As part of London Technology Week, Westminster Business School hosted “Women in Tech: Inspiring the Next Generation” on 21 June 2016. The event was organised by #CodingAllowed, an initiative supported by Nicoll Curtin (award-winning global Fintech & Change recruitment agency) who aim to tackle the gender gap in the tech industry by inspiring more women to pursue a career in technology.
The event featured a very insightful panel discussion made up of Anjali Ramachandran (Co-founder of Ada’s List), Shannon Walker (MD Data Architecture at Deutsche Bank), Debbie Hope (Director Group Treasury at Barclays Group), Chimeren Peerbhai (Westminster Business School MBA alumna and Founder of VR and wearables start-up VersaStyle), Ruth Sacks (Director of Business Development at Westminster Business School) and Radhika Chadwick (Partner & Lead of Digital Advisory at EY).
The event was free and open to students, members of staff and external guests interested in the realm of technology and the women in tech debate. Ashley Clowes (D&I Advisor) welcomed the audience and stunned the audience with the statistic that the UK workforce is made up my 74% of female workers, however they only represent 12.8% of jobs in areas such as technology, science, maths and engineering. The figures are really shocking, especially when we are presented with other facts. For instance, did you know that girls and boys do equally well at maths in elementary school and middle school? However, in middle school, four times fewer girls than boys take the advanced computer placement computer science exam. Although the latter figure refers to the USA, it is common knowledge that women are under-represented in the tech sector also in the UK, and arguably all over the world.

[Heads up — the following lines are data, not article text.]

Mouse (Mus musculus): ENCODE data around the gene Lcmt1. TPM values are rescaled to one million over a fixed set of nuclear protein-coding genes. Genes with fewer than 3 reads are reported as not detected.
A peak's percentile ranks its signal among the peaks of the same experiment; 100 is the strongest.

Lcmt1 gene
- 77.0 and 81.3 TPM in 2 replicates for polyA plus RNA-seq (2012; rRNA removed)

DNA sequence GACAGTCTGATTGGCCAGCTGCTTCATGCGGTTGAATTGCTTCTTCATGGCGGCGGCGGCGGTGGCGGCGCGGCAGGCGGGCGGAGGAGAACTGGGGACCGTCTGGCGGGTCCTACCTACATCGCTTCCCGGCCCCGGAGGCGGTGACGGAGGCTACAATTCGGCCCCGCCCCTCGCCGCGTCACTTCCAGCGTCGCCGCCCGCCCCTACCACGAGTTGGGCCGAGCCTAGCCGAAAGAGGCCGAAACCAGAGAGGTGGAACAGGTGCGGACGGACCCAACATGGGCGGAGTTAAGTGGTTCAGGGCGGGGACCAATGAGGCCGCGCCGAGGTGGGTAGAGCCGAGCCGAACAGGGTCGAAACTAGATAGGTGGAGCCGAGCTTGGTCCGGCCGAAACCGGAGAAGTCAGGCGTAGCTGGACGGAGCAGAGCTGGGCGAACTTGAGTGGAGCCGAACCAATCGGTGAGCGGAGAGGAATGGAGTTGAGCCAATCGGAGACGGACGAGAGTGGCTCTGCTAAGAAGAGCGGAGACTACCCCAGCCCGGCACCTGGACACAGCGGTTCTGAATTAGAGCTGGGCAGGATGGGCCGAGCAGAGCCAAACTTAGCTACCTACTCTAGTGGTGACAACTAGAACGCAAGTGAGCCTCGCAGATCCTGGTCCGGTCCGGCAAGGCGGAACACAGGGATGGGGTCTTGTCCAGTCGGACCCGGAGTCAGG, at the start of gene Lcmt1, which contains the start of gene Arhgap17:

Attendees had also an opportunity to watch a short video showing part of the documentary ‘Code – Debugging the Gender Gap’, which addresses the reasons for the disproportional number of women working in technology.
[vimeo 136884902 w=640 h=360]
Following the video the panellists received questions from the audience, who were very active and engaged on Twitter.
— Nihal Salah (@Nihal_M_Salah) June 21, 2016
— MBL (@meganalice55) June 22, 2016
— Westminster Exec Dev (@WBS_Executive) June 21, 2016
— Lisa Gee (@LIS4G33) June 21, 2016
We got close to gender parity in CompSci studies in the 80s: why did it drop off? The "nerd/hacker" figure in pop culture #CodingAllowed
— Sarah Poulten (@SarahPoulten) June 21, 2016
The panel discussion was thought provoking and we gathered great insights from it. There was consensus amongst panellists that it is not necessary a technical background to find a job in technology as transferable skills also count and training can be given later. It was also highlighted that women aren’t born less intelligent than men and that interest in technology isn’t linked to genetic factors – it’s both cultural and social factors, which put men at an advantage.
The panel also said that hackathons and coding boot camps are free resources that could be more explored by women interested in technology as they are a great way for them to showcase their talent. The panellists also clarified that coding isn’t the only kind of job in technology – there are many other roles that can be pursued, for example in project management and business analysis.
You can find out more about #CodingAllowed on their website and Twitter. Hopefully you found this blog-post informative and are inspired to try something new. Let’s help to enable the next generation of women to start a career in tech!
Thank you to all the organisers, panellists and attendees who made this event so riveting and enlightening! To find more events at the University of Westminster, please visit our website.